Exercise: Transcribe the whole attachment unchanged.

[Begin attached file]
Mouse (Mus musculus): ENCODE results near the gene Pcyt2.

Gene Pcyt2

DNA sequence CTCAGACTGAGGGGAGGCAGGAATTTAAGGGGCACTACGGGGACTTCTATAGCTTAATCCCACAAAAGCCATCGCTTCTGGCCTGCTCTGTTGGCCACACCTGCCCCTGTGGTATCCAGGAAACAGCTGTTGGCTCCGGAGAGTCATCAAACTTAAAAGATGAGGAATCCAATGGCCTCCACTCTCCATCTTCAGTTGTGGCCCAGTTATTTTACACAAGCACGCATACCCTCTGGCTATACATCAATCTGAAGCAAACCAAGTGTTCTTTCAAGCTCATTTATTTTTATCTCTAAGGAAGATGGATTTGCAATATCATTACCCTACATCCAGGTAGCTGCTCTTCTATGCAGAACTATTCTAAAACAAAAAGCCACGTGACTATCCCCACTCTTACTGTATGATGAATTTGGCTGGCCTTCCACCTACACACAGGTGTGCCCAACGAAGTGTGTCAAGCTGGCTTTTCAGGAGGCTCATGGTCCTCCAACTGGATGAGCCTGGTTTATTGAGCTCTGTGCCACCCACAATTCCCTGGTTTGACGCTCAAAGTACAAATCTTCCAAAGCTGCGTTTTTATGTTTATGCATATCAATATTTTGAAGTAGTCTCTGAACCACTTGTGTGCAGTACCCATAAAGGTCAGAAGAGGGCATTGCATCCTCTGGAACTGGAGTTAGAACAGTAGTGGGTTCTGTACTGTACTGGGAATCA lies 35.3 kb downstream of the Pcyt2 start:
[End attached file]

Mouse (Mus musculus): ENCODE results near the gene Pcyt2.

Gene Pcyt2

DNA sequence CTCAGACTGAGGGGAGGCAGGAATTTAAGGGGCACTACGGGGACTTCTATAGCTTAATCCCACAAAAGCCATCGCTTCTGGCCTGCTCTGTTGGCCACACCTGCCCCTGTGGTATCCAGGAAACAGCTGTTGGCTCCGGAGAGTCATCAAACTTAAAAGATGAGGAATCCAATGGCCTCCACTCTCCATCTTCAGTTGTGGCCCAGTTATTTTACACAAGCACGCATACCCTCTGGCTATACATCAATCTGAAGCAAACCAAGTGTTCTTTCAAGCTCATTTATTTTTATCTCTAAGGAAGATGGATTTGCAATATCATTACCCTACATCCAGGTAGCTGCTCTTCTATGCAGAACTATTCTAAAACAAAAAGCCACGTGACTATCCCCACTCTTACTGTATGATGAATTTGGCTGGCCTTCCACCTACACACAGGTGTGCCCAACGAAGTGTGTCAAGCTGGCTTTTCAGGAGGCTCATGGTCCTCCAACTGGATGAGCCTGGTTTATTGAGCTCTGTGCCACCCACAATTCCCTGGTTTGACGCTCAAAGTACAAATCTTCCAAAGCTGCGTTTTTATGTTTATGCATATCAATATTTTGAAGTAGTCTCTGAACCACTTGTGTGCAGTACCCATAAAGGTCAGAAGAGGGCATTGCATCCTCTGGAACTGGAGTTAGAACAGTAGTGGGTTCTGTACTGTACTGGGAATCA lies 35.3 kb downstream of the Pcyt2 start: